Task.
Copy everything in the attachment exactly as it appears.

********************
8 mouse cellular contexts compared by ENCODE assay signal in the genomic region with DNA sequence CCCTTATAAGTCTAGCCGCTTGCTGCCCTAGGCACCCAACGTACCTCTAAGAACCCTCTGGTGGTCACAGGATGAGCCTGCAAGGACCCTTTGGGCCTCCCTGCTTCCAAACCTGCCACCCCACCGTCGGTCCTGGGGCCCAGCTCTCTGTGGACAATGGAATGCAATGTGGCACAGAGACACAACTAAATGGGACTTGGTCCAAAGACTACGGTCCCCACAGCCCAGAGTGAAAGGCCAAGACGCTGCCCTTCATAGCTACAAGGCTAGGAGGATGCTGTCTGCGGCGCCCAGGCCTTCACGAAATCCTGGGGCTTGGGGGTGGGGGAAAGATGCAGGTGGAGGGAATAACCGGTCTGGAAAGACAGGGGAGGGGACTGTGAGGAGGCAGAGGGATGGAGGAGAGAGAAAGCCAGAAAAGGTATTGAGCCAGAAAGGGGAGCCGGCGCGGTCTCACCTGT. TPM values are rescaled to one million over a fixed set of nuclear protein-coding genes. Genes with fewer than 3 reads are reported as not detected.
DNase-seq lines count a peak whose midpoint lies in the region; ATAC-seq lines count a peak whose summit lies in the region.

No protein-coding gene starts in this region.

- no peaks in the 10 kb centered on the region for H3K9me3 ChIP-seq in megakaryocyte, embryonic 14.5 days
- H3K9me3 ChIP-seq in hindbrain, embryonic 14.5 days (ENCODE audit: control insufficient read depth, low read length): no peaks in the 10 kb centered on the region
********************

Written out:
8 mouse cellular contexts compared by ENCODE assay signal in the genomic region with DNA sequence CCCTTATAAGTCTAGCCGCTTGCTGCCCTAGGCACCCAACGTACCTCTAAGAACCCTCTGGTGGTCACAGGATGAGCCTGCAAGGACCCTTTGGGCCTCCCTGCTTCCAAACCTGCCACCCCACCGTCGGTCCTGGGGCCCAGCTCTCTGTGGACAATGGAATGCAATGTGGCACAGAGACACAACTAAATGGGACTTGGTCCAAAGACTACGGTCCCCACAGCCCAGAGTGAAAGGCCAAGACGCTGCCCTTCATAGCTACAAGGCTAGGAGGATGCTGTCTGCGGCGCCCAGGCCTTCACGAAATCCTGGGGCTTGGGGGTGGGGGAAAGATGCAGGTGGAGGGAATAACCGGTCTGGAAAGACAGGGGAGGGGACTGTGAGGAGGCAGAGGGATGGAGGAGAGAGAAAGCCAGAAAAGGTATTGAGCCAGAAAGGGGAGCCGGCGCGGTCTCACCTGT. TPM values are rescaled to one million over a fixed set of nuclear protein-coding genes. Genes with fewer than 3 reads are reported as not detected.
DNase-seq lines count a peak whose midpoint lies in the region; ATAC-seq lines count a peak whose summit lies in the region.

No protein-coding gene starts in this region.

- no peaks in the 10 kb centered on the region for H3K9me3 ChIP-seq in megakaryocyte, embryonic 14.5 days
- H3K9me3 ChIP-seq in hindbrain, embryonic 14.5 days (ENCODE audit: control insufficient read depth, low read length): no peaks in the 10 kb centered on the region